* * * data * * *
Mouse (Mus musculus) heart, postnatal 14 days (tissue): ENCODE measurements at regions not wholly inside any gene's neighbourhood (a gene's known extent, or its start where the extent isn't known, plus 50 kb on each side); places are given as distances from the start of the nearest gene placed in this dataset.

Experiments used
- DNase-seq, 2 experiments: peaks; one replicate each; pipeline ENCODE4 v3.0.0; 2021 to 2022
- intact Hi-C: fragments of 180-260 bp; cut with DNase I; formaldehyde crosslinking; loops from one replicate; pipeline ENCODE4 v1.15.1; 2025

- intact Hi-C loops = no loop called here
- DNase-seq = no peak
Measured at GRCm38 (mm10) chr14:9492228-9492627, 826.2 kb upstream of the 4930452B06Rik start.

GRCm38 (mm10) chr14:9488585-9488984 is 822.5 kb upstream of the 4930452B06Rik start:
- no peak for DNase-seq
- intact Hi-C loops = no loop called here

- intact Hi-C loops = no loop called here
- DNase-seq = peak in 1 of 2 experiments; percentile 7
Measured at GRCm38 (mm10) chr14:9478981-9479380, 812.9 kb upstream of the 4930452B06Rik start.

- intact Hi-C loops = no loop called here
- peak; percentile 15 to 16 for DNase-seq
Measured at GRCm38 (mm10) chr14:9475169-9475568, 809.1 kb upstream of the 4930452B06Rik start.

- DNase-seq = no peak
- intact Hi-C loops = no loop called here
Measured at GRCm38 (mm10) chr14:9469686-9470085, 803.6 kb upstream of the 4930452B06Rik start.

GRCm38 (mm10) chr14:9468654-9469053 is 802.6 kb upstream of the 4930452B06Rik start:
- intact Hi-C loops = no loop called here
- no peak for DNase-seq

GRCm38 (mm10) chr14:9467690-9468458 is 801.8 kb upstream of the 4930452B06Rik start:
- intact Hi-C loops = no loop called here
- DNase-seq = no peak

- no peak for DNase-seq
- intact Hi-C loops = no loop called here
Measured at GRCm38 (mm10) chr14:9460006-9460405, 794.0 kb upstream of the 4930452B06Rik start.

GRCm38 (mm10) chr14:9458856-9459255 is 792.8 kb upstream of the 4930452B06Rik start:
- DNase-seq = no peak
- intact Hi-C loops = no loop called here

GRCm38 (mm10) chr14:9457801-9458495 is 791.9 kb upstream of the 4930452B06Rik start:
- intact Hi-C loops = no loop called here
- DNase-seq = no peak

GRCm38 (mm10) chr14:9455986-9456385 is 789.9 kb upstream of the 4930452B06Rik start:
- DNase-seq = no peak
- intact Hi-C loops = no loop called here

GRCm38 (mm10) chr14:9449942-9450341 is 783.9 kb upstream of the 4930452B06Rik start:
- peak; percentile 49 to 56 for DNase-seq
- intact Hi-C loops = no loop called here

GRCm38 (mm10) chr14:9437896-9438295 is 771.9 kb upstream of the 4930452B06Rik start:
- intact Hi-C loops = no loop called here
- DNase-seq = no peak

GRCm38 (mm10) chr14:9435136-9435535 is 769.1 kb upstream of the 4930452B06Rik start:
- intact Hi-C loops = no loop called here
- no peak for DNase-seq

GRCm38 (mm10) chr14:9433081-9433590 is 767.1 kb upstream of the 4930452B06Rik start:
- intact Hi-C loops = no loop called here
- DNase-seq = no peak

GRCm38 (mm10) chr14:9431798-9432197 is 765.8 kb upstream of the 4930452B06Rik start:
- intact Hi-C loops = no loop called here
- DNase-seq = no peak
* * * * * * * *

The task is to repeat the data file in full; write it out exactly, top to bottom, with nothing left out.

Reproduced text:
Mouse (Mus musculus) heart, postnatal 14 days (tissue): ENCODE measurements at regions not wholly inside any gene's neighbourhood (a gene's known extent, or its start where the extent isn't known, plus 50 kb on each side); places are given as distances from the start of the nearest gene placed in this dataset.

Experiments used
- DNase-seq, 2 experiments: peaks; one replicate each; pipeline ENCODE4 v3.0.0; 2021 to 2022
- intact Hi-C: fragments of 180-260 bp; cut with DNase I; formaldehyde crosslinking; loops from one replicate; pipeline ENCODE4 v1.15.1; 2025

- intact Hi-C loops = no loop called here
- DNase-seq = no peak
Measured at GRCm38 (mm10) chr14:9492228-9492627, 826.2 kb upstream of the 4930452B06Rik start.

GRCm38 (mm10) chr14:9488585-9488984 is 822.5 kb upstream of the 4930452B06Rik start:
- no peak for DNase-seq
- intact Hi-C loops = no loop called here

- intact Hi-C loops = no loop called here
- DNase-seq = peak in 1 of 2 experiments; percentile 7
Measured at GRCm38 (mm10) chr14:9478981-9479380, 812.9 kb upstream of the 4930452B06Rik start.

- intact Hi-C loops = no loop called here
- peak; percentile 15 to 16 for DNase-seq
Measured at GRCm38 (mm10) chr14:9475169-9475568, 809.1 kb upstream of the 4930452B06Rik start.

- DNase-seq = no peak
- intact Hi-C loops = no loop called here
Measured at GRCm38 (mm10) chr14:9469686-9470085, 803.6 kb upstream of the 4930452B06Rik start.

GRCm38 (mm10) chr14:9468654-9469053 is 802.6 kb upstream of the 4930452B06Rik start:
- intact Hi-C loops = no loop called here
- no peak for DNase-seq

GRCm38 (mm10) chr14:9467690-9468458 is 801.8 kb upstream of the 4930452B06Rik start:
- intact Hi-C loops = no loop called here
- DNase-seq = no peak

- no peak for DNase-seq
- intact Hi-C loops = no loop called here
Measured at GRCm38 (mm10) chr14:9460006-9460405, 794.0 kb upstream of the 4930452B06Rik start.

GRCm38 (mm10) chr14:9458856-9459255 is 792.8 kb upstream of the 4930452B06Rik start:
- DNase-seq = no peak
- intact Hi-C loops = no loop called here

GRCm38 (mm10) chr14:9457801-9458495 is 791.9 kb upstream of the 4930452B06Rik start:
- intact Hi-C loops = no loop called here
- DNase-seq = no peak

GRCm38 (mm10) chr14:9455986-9456385 is 789.9 kb upstream of the 4930452B06Rik start:
- DNase-seq = no peak
- intact Hi-C loops = no loop called here

GRCm38 (mm10) chr14:9449942-9450341 is 783.9 kb upstream of the 4930452B06Rik start:
- peak; percentile 49 to 56 for DNase-seq
- intact Hi-C loops = no loop called here

GRCm38 (mm10) chr14:9437896-9438295 is 771.9 kb upstream of the 4930452B06Rik start:
- intact Hi-C loops = no loop called here
- DNase-seq = no peak

GRCm38 (mm10) chr14:9435136-9435535 is 769.1 kb upstream of the 4930452B06Rik start:
- intact Hi-C loops = no loop called here
- no peak for DNase-seq

GRCm38 (mm10) chr14:9433081-9433590 is 767.1 kb upstream of the 4930452B06Rik start:
- intact Hi-C loops = no loop called here
- DNase-seq = no peak

GRCm38 (mm10) chr14:9431798-9432197 is 765.8 kb upstream of the 4930452B06Rik start:
- intact Hi-C loops = no loop called here
- DNase-seq = no peak